Do you take your workplace for granted? Let’s face it, most of us do. We just turn up, do our jobs and go home again without ever thinking about where exactly it is we’re doing business.
Here at Juice Creative, we’re lucky enough to be part of a rich heritage of design and industry in what might appear to be an unassuming Leicestershire village. But appearances can be deceptive …
The village in question is called Enderby, and its recorded history extends all the way back to 1086, when it first pops up in the Domesday Book under the name of Endrebie. Before then it was part of the Danelaw (the huge area of north and eastern England that fell under Scandinavian control during the 9th and 10th centuries). If you thought there was a Viking ring to the name, you were right.
The Juice premises don’t go back to Viking times. Nor do our staff wear helmets with horns on (well, not very often). Our design studio is part of the former Enderby Boot and Shoe Works, built in 1898 by the Co-operative Society. The Works was a major employer in the area, with the Society building cottages for its workers on nearby Cross Street. Back then, there were knitting mills here too. One way or another, Enderby was quite the hive of industry.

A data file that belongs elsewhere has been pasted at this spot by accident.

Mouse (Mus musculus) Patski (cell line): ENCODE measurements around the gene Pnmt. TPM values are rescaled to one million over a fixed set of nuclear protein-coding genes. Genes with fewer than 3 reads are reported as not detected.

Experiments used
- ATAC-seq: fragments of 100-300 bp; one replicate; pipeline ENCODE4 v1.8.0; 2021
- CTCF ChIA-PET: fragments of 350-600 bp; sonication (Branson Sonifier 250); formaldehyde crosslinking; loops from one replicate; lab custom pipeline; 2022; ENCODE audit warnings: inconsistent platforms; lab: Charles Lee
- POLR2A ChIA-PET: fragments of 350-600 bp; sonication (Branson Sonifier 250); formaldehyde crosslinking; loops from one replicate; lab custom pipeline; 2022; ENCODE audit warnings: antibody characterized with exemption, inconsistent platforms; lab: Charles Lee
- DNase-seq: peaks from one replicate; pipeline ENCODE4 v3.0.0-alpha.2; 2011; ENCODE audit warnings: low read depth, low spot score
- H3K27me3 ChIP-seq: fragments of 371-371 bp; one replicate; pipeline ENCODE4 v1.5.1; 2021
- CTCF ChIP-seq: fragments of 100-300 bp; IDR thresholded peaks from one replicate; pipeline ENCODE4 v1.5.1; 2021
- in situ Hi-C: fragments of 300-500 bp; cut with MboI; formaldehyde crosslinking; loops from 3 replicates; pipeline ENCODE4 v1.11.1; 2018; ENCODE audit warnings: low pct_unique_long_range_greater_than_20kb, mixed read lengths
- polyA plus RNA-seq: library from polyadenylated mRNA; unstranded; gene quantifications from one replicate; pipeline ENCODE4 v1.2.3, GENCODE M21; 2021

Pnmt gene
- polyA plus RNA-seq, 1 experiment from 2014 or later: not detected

While we don’t go in for knitting – and our skills with a cobbler’s last and bradawl leave a lot to be desired – we’d like to think that traditional combination of technical innovation, design flair and good old-fashioned hard graft has rubbed off on the creative work we do in Enderby today. We’re not sorry to have left the smoky chimneys and noisy machinery behind, but we love the sense of continuity we get from the place.
Location, location, location. That’s what they say you need. Here in Enderby, that’s exactly what we’ve got. We’re perfectly placed at the heart of the UK’s motorway network less than an hour from Birmingham and barely two from London. And this old factory’s solid foundations are just right for supporting a design studio filled with energetic staff and state-of-the-art technology.
At the same time, our local bank has a thatched roof. What’s not to like?
Old and new. That’s what it’s all about. If we can channel even a little of Enderby’s industrial past into the things we make for the future, we’ll be happy.